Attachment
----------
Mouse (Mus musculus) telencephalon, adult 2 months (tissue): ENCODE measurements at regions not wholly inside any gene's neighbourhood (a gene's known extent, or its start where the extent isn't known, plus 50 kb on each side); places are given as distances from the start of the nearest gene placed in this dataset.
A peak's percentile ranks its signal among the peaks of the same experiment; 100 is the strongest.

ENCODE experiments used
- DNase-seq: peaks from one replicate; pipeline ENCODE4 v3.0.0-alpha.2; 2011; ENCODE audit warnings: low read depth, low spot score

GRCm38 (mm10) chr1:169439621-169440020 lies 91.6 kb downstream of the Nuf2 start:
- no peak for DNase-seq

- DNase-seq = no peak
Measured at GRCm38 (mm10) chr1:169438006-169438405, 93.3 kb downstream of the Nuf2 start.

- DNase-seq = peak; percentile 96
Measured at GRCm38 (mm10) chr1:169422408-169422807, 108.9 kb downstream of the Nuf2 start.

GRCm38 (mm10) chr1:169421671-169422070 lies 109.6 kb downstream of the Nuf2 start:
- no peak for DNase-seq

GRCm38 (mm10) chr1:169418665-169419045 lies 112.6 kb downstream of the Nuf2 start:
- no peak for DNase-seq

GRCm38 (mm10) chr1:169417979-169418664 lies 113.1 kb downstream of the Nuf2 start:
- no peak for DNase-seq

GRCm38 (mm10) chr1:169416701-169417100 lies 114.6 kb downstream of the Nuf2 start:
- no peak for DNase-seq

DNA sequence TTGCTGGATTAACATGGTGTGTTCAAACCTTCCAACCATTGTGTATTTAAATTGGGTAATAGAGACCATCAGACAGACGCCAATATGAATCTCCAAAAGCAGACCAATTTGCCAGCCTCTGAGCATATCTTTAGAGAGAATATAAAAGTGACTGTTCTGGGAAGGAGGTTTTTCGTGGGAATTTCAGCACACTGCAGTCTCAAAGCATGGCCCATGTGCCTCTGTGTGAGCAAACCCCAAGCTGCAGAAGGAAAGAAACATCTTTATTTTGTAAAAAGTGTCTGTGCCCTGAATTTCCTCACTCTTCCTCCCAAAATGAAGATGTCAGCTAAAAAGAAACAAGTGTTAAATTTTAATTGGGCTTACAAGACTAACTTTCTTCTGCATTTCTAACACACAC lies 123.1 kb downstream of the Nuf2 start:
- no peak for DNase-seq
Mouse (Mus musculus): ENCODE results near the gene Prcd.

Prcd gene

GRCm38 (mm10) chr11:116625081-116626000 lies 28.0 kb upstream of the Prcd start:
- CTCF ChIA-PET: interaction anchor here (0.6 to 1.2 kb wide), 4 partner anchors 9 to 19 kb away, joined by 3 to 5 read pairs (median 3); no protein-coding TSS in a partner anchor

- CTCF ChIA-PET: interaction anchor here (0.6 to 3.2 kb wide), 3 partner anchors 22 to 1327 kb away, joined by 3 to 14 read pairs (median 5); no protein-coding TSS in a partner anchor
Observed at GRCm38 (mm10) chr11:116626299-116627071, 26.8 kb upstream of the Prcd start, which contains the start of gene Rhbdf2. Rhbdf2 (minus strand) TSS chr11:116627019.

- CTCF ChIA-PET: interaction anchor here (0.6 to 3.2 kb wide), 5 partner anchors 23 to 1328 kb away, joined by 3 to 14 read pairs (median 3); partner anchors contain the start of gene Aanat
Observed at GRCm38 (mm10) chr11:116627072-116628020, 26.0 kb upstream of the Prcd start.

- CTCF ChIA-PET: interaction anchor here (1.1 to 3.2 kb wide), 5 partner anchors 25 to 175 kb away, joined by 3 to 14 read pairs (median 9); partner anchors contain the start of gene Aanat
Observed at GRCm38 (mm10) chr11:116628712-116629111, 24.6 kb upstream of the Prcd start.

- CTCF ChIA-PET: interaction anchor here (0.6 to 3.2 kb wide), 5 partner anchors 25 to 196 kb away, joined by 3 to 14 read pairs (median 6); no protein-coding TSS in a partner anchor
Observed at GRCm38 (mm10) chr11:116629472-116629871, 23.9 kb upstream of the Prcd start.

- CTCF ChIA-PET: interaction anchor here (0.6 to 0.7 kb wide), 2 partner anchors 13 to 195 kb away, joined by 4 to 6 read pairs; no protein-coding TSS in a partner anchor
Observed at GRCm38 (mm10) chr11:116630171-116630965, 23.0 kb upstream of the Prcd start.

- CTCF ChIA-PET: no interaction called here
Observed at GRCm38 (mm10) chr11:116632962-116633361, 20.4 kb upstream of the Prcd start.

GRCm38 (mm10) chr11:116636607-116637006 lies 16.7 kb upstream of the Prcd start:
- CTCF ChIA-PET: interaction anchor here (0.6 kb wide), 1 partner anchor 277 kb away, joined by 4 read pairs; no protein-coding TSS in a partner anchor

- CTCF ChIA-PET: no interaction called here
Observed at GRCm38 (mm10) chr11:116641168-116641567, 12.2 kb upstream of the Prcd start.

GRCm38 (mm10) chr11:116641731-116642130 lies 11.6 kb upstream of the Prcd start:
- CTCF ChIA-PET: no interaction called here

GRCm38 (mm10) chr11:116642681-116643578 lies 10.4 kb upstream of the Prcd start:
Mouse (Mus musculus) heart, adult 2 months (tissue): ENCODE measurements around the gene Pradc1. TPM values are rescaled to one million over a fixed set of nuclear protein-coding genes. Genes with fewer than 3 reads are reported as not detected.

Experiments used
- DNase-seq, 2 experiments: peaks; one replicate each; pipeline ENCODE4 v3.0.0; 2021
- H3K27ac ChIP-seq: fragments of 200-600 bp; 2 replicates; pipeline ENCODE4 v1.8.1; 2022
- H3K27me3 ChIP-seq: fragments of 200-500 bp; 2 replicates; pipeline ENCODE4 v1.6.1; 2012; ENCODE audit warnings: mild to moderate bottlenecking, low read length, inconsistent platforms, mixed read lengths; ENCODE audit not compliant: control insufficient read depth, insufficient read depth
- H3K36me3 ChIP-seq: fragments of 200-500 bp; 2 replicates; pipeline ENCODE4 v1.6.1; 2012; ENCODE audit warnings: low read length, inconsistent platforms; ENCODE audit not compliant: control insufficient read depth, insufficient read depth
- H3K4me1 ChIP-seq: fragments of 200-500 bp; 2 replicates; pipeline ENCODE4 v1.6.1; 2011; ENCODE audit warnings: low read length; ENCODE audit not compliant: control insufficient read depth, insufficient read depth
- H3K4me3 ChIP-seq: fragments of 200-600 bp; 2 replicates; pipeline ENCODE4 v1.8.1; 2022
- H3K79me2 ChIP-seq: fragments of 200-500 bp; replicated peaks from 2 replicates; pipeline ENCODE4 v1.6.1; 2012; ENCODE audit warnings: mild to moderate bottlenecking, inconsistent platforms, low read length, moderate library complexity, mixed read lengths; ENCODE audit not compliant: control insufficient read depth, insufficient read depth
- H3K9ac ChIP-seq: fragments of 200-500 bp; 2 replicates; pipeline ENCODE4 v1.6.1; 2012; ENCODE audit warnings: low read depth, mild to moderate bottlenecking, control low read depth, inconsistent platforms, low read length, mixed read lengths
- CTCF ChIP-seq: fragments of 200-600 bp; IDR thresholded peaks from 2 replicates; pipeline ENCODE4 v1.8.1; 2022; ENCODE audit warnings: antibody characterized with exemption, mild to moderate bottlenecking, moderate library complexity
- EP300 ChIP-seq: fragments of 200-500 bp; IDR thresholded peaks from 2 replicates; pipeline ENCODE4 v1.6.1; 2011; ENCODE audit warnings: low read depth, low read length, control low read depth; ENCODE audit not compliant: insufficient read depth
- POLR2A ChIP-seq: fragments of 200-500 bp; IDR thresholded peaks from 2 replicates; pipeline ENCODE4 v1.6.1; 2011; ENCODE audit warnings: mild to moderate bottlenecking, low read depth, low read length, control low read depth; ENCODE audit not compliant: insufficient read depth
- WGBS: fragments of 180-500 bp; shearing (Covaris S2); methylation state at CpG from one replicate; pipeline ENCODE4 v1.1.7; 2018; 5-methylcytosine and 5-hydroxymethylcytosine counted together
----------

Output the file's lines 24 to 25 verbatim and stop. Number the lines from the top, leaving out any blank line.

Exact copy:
- CTCF ChIA-PET: interaction anchor here (0.6 to 1.2 kb wide), 4 partner anchors 9 to 19 kb away, joined by 3 to 5 read pairs (median 3); no protein-coding TSS in a partner anchor

- CTCF ChIA-PET: interaction anchor here (0.6 to 3.2 kb wide), 3 partner anchors 22 to 1327 kb away, joined by 3 to 14 read pairs (median 5); no protein-coding TSS in a partner anchor